The effects of substrate texture, grazing, and disturbance on macroalgal establishment in streams

  • Dudley T
  • D'Antonio C
  • 74

    Readers

    Mendeley users who have this article in their library.
  • 101

    Citations

    Citations of this article.

Abstract

Two common macroalgae, Cladophora glomerata (a filamentous chloro- phyte) and Nostoc parmeloides (a colonial cyanobacterium), are strongly associated with rough substrates in Rattlesnake Creek, a second-order stream in coastal Santa Barbara County, California. To test the hypothesis that rough texture reduces algal mortality from invertebrate grazers and from winter storms, we conducted a series of experiments on two substrate types (tiles) that varied only in surface heterogeneity. The dominant grazer, the caddisfly Agapetus celatus, was excluded from tiles using petroleum jelly barriers, and algal establishment was compared with that on control tiles; grazing experments were repeated during spring and autumn. In a separate experiment, storm scouring was simulated by manually scrubbing naturally colonized rough and smooth tiles at different intervals (7 wk, 3 wk, and once, with an undisturbed control) from December to June, during which algal establishment and survival were monitored. In the absence of Agapetus, Cladophora was found nearly equally on rough and smooth surfaces. Grazers strongly reduced Cladophora establishment on all surfaces (often by >80%); texture did not generally influence grazing effects in autumn, but refuges (pits) greatly increased algal survival in spring when recruitment was greater. Two other grazing insects (Baetis spp. and Micrasema) increased on exclusion tiles, apparently due to com- petitive release, but did not eliminate effects of Agapetus. Manual disturbance at 3- and 7-wk intervals kept Cladophora densities much lower than on control and once-scoured tiles. Densities were higher on rough tiles, but the interaction between disturbance and texture was not significant for macroalgae; however, microscopic examination showed that basal filaments, and new sporelings, were protected within depressions. Nostoc attained densities in autumn of 50-100 colonies/ 100 cm2 on rough tiles and was virtually absent from smooth tiles. Unlike Cladophora, Nostoc was little affected by grazing, but was greatly reduced by disturbance. Rough texture provided minor protection, but mature Nostoc formed basal crusts that resisted disturbance, thereby maintaining space in the absence of severe scour.Substrate heterogeneity provides refuges from herbivory and disturbance for establish- ing macroalgae. While it increasingly appears that herbivory plays a profound role in determining algal dynamics in streams, herbivores and substrate texture may also interact to modify the rate and direction of benthic succession. By inhibiting the establishment of intermediate taxa (e.g., Cladophora), grazers may restrict succession on smooth substrates to an early, diatom-dominated assemblage, or accelerate dominance by later taxa (e.g., Nostoc) on rugose substrates.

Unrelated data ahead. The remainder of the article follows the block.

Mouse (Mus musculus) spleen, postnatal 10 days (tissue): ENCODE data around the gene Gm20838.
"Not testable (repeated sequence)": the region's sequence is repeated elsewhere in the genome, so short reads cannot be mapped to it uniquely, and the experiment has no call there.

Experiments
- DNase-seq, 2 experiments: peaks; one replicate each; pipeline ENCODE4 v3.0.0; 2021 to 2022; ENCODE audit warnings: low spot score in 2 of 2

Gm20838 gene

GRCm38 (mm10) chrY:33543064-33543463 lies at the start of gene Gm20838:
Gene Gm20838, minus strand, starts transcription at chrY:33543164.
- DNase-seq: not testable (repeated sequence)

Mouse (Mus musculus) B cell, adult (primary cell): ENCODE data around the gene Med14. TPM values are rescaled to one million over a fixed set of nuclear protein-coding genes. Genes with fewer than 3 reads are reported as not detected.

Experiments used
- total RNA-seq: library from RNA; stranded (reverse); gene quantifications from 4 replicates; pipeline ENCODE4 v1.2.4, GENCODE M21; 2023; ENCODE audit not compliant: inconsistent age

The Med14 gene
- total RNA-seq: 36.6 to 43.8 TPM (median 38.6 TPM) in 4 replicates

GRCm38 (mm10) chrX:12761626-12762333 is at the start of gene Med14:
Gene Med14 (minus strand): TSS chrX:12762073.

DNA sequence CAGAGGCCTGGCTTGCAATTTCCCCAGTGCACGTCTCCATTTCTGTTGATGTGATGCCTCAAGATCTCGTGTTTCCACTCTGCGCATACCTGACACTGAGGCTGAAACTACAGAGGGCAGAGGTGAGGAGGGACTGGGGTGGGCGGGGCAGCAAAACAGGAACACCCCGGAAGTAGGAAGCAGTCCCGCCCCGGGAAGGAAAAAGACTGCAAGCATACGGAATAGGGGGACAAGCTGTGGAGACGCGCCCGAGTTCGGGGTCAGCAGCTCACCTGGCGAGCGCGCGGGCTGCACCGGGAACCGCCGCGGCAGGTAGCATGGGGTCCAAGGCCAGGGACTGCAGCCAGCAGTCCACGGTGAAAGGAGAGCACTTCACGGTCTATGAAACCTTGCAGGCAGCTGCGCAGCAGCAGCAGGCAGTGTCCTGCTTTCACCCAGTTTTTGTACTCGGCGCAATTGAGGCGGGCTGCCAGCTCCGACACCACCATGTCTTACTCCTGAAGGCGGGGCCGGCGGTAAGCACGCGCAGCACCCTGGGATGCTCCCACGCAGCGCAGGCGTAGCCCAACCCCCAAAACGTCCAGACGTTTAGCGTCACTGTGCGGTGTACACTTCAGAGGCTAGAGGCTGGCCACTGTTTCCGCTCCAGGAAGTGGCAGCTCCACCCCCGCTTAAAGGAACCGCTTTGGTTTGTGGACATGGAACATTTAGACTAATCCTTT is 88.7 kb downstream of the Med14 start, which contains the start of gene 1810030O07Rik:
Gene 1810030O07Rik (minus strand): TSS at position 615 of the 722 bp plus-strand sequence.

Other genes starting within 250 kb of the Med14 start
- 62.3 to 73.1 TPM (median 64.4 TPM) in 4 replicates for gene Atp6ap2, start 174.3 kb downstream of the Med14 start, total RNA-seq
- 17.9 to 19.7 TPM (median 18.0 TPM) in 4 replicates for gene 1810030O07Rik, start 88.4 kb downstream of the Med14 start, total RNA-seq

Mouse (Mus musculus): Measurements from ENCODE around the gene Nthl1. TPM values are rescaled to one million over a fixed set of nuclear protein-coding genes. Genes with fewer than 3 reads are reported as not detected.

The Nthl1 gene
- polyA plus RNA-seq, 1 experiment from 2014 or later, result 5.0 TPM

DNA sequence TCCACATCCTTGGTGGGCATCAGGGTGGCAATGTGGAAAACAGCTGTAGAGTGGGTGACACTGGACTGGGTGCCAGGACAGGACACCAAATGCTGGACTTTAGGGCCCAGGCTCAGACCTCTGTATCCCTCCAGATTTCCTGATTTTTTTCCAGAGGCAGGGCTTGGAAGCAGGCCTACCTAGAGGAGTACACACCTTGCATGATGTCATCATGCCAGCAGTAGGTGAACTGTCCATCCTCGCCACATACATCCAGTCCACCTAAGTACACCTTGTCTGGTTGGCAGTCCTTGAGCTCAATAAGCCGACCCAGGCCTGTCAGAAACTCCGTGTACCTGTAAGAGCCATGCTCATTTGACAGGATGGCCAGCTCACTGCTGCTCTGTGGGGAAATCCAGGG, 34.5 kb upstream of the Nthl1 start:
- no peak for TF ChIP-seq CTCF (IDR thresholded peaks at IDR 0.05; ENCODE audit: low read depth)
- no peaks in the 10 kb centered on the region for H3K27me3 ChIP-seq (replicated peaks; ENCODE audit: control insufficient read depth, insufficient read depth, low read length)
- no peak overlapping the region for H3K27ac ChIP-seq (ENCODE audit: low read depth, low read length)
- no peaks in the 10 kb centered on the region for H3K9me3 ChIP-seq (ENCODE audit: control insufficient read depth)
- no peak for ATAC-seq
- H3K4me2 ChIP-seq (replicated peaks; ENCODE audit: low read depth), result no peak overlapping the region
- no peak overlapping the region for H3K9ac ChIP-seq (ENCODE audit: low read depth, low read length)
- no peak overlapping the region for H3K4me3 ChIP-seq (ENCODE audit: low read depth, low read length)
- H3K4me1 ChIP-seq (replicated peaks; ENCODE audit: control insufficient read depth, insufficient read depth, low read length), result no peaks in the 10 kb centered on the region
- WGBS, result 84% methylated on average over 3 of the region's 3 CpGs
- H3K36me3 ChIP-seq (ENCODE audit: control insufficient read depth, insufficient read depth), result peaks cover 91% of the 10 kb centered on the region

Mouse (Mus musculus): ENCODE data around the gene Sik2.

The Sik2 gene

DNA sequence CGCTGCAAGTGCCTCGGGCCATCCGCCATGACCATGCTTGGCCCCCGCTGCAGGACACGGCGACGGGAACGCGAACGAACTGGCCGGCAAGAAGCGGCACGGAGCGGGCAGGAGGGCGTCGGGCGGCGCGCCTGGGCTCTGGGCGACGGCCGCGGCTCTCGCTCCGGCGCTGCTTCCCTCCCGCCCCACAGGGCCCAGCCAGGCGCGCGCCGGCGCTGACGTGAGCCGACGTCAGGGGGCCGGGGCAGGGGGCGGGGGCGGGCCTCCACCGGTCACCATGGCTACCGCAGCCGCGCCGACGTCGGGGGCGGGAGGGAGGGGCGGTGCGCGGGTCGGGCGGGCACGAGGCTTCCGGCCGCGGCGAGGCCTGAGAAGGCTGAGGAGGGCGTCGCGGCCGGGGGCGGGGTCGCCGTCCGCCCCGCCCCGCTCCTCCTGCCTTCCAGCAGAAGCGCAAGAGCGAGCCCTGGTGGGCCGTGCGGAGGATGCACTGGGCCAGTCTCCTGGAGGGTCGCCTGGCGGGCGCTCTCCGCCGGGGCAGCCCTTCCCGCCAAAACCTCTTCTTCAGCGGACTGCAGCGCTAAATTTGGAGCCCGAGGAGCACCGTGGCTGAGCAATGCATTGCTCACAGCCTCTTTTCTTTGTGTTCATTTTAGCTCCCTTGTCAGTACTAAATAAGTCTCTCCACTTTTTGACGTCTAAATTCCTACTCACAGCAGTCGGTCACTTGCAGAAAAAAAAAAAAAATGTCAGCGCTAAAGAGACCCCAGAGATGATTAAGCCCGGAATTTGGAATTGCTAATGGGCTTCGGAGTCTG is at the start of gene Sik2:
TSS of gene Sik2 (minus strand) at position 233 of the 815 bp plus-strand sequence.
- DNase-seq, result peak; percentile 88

Get free article suggestions today

Mendeley saves you time finding and organizing research

Sign up here
Already have an account ?Sign in

Find this document

Authors

  • T. L. Dudley

  • C. M. D'Antonio

Cite this document

Choose a citation style from the tabs below

Save time finding and organizing research with Mendeley

Sign up for free